Operation AI

Dev Dash, MD, aims to reshape emergency medicine operations through the use of large language models for admissions assessment, critical care cohorting, and more.

AI, thoughtfully applied, has the potential to save millions of physician hours while reducing healthcare costs. The use of AI in care delivery is frequently explored, but Dash, assistant professor of emergency medicine, is testing the use of complex AI models for operational use on multiple fronts:

Admissions Assessment — Dash is exploring the use of a large language model (LLM) to“ingest” complex admissions pathways to assist with patient disposition. Saving just five minutes of physician time per patient could free 1,000+ minutes a day for physicians to treat other patients.

Critical Care Cohorting — Critical care is documented using specific phrases and templates. If an emergency medicine provider uses slightly different language or is missing certain elements, critical care billing codes may not be applied. Dash is training a LLM that would identify patient records as critical care that would have otherwise been overlooked and help identify patients who are sicker than they appear on initial triage.

Evaluating LLMs — Dash states that new LLMs drop every few days. However, most administrators are left scratching their heads when it comes to assessing what LLM will work best for their hospital. Dash is working on a method to score LLMs on multiple dimensions depending on specific clinical use cases and hospital needs.

According to Dash, healthcare leaders should always start with the pain point and how to assist a clinical workflow versus focusing on easily available data sources or trying to use the latest machine learning model.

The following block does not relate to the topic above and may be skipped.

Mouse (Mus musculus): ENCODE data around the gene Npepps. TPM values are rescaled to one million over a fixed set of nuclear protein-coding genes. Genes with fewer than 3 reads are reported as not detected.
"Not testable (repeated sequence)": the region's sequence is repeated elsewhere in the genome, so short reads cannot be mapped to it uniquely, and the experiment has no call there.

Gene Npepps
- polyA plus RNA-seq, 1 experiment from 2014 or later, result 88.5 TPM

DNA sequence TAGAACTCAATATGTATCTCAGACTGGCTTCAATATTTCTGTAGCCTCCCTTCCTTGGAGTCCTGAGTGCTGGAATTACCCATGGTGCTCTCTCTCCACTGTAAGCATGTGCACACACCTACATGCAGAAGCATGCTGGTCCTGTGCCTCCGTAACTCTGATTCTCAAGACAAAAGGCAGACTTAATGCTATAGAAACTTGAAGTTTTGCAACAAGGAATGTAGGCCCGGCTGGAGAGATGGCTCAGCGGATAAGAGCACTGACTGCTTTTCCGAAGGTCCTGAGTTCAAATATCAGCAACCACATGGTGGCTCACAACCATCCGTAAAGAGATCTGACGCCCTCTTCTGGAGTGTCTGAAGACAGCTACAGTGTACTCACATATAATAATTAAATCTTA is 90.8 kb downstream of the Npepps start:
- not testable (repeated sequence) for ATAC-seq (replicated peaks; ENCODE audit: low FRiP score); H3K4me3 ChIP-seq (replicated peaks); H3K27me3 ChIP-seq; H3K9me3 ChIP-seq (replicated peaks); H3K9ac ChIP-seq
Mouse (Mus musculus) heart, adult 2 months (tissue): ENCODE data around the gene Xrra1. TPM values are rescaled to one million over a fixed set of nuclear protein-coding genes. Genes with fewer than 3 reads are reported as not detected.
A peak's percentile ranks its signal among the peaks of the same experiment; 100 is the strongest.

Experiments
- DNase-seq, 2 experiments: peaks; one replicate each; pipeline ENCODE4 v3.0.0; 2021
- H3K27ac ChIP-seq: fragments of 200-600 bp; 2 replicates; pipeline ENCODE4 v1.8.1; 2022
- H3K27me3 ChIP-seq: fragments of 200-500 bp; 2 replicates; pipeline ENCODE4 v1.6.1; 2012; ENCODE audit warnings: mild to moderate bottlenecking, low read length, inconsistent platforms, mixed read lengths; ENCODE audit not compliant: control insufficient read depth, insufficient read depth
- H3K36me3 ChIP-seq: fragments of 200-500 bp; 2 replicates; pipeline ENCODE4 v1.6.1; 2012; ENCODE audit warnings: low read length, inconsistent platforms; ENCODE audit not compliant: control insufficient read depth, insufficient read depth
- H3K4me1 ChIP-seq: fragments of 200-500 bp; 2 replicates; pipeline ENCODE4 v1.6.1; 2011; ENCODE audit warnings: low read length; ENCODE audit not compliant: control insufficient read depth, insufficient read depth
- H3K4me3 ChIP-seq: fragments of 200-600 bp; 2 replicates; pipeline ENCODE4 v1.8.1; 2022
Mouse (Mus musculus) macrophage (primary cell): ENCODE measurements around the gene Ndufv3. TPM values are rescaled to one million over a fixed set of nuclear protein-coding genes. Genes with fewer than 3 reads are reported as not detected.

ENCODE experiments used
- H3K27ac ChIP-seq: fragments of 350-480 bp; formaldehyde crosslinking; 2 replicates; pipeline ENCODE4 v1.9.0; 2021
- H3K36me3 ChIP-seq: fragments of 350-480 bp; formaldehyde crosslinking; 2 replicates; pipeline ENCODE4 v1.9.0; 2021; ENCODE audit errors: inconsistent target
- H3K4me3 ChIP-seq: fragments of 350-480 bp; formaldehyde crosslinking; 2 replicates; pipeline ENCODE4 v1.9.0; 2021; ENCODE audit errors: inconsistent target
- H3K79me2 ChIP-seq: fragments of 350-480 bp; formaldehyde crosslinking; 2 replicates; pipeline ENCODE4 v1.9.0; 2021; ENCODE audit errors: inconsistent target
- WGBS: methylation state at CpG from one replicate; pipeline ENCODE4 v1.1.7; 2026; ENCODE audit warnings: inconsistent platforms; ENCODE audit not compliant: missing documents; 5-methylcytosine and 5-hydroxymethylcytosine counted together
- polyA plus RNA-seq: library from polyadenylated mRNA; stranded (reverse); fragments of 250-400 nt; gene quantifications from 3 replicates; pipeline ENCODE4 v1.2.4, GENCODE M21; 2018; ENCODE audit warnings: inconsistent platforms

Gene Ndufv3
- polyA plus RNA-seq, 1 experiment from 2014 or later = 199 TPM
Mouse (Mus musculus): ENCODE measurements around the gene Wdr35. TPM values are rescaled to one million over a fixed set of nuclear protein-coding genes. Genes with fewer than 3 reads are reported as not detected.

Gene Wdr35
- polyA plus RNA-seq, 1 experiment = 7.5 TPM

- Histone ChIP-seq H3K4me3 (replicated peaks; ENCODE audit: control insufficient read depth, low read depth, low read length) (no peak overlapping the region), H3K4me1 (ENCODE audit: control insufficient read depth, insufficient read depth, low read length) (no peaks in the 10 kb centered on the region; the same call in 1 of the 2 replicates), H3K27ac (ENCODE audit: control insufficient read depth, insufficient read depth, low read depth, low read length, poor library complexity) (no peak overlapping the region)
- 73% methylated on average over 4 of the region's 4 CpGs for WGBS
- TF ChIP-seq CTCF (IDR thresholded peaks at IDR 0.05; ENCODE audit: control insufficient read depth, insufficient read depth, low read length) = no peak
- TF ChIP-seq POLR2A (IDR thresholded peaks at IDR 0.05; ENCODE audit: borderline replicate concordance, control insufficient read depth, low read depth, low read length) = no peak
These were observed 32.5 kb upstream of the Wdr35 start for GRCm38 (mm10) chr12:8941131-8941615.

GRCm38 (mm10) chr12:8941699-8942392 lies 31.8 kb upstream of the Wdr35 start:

A pain-point-centric approach should be led by physicians with deep clinical expertise and an understanding of clinical workflows, according to Dash. However he adds, “Physicians who have expertise on both sides — being clinical savvy and able to interface seamlessly with data scientists — are very rare. However, it is easier to train emergency medicine physicians on machine learning methods than it is to train computer scientists on the clinical workflows.”

Dash is also mindful of the ethical pitfalls in current AI and LLM development. “Most technology comes from the English-speaking, western world, where the majority of patient data we can access is from urban, healthy, wealthy patients because they have greater access to healthcare,” he notes. “But models built purely on this type of data will almost certainly fail when applied to other populations. You can destroy a model’s accuracy simply by applying it to patients in a different zip code.”


Updated Spring 2024